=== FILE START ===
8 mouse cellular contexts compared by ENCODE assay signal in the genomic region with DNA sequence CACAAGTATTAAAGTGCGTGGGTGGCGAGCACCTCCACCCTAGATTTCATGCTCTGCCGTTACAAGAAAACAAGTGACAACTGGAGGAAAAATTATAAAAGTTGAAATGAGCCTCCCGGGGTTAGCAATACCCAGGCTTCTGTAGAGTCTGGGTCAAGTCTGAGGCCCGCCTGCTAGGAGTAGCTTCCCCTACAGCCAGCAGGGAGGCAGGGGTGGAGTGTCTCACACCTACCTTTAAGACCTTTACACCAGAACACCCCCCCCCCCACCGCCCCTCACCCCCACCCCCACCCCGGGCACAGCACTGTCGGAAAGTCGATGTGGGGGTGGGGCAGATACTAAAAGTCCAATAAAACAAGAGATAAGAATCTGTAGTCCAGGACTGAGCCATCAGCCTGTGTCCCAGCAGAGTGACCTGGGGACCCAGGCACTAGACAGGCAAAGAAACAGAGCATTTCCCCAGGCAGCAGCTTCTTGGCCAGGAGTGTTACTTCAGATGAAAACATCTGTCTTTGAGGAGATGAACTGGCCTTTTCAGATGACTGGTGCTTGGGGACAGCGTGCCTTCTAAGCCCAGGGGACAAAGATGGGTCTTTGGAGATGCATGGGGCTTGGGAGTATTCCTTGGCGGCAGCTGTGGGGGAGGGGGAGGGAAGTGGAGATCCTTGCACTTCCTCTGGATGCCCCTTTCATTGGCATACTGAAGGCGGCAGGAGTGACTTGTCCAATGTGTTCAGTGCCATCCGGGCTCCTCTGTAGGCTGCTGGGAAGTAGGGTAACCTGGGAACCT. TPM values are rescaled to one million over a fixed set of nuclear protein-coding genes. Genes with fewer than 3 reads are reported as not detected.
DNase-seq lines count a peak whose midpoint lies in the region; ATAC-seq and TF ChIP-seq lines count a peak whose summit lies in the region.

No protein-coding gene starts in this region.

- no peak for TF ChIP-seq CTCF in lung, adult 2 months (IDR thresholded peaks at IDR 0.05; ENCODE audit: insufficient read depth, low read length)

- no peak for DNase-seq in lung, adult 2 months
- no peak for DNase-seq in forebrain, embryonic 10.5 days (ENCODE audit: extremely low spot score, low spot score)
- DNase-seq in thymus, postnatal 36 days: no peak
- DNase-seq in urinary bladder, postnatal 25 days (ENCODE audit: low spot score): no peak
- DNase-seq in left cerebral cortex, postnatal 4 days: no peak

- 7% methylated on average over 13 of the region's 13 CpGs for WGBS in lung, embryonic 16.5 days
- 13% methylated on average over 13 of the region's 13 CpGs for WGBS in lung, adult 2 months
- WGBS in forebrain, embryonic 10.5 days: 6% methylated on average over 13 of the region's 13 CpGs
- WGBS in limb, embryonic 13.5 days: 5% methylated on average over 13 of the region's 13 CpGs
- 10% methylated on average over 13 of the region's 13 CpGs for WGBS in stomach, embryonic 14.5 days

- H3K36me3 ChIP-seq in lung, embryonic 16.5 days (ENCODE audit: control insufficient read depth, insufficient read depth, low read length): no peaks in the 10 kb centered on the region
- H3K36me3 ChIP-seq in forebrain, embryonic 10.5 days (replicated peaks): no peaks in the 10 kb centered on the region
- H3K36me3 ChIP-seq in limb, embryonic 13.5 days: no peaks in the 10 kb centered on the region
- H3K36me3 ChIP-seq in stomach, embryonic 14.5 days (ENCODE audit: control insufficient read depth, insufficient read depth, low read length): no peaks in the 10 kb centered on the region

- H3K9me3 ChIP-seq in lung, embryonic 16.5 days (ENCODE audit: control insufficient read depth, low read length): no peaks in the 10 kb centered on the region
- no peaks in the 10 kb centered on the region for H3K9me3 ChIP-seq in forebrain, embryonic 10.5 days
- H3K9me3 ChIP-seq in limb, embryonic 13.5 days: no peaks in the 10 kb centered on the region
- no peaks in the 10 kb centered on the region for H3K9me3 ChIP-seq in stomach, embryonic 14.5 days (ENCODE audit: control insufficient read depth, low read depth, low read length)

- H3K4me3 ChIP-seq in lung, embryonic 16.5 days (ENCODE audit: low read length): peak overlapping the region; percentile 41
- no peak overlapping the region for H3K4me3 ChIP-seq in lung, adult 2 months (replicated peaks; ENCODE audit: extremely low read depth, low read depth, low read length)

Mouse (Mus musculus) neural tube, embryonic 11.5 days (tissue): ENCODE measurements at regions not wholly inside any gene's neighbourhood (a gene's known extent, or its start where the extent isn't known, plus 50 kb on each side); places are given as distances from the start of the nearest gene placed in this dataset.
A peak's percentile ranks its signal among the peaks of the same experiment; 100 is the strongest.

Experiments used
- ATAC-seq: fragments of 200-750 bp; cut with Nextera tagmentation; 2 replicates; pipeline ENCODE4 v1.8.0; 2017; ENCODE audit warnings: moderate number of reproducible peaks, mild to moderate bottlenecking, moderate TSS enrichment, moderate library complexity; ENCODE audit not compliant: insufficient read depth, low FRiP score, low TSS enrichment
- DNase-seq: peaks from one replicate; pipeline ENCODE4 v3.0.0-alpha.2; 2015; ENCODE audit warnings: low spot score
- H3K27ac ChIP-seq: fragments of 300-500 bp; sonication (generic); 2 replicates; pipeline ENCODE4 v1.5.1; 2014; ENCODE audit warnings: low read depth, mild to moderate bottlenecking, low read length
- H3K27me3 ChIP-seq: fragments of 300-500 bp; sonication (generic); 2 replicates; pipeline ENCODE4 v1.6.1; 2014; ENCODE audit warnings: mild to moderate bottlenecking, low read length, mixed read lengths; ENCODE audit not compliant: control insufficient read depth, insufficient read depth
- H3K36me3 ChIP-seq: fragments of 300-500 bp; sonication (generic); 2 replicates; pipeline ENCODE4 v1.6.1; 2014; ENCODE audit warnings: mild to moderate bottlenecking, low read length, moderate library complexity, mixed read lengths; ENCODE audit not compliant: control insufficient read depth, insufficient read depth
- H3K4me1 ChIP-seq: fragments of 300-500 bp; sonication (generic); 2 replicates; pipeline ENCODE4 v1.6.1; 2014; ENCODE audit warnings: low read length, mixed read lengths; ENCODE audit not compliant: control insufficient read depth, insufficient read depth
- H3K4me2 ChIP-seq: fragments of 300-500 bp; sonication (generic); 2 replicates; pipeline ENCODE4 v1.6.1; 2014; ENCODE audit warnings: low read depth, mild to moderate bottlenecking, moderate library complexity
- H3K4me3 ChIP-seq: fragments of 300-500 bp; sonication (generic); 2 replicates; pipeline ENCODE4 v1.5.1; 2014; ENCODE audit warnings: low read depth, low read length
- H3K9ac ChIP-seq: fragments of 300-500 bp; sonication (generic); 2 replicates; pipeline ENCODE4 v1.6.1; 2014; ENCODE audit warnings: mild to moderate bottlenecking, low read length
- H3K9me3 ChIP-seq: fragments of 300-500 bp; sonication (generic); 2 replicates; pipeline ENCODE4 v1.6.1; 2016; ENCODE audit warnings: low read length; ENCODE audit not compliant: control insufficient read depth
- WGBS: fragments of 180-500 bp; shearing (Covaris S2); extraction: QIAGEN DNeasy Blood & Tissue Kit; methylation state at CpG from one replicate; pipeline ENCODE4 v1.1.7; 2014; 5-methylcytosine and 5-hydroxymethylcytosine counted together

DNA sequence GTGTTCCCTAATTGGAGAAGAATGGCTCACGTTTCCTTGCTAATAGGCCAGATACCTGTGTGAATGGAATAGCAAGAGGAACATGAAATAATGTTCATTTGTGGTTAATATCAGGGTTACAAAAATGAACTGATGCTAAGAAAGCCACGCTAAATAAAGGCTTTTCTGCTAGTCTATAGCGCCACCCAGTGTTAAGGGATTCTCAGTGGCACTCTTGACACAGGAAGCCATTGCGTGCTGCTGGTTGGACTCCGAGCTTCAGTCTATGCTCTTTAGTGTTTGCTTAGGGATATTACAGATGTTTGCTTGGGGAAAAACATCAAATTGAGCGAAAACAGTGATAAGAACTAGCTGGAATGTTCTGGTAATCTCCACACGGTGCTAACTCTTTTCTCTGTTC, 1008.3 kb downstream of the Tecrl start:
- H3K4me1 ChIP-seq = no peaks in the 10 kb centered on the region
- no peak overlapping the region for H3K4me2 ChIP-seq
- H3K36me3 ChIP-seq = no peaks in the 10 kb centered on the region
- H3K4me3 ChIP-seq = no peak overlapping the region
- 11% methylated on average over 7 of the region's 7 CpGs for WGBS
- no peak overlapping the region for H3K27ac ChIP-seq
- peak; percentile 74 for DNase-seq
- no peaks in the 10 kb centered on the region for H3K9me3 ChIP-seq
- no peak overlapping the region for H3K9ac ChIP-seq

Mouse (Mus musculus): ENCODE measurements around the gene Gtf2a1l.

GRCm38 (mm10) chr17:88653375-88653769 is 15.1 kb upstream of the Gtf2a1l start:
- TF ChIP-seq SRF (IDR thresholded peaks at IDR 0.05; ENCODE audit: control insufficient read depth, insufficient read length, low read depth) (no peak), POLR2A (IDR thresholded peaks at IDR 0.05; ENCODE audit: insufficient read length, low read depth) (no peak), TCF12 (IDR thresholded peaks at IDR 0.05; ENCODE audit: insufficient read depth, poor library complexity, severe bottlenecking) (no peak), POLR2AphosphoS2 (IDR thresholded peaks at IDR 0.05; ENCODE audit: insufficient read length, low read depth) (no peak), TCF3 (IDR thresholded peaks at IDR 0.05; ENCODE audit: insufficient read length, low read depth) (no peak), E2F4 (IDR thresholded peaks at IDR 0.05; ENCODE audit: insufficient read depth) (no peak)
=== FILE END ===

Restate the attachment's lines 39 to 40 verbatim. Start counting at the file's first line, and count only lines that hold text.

DNA sequence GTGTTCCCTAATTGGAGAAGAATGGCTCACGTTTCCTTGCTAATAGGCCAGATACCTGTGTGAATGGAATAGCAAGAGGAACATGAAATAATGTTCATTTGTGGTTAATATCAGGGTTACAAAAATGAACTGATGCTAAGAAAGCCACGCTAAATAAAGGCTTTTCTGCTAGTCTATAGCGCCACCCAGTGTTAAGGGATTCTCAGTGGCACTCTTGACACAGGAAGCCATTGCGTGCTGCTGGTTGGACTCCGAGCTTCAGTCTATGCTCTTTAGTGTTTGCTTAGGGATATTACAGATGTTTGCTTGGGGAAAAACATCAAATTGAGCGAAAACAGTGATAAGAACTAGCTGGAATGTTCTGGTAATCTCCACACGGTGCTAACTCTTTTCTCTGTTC, 1008.3 kb downstream of the Tecrl start:
- H3K4me1 ChIP-seq = no peaks in the 10 kb centered on the region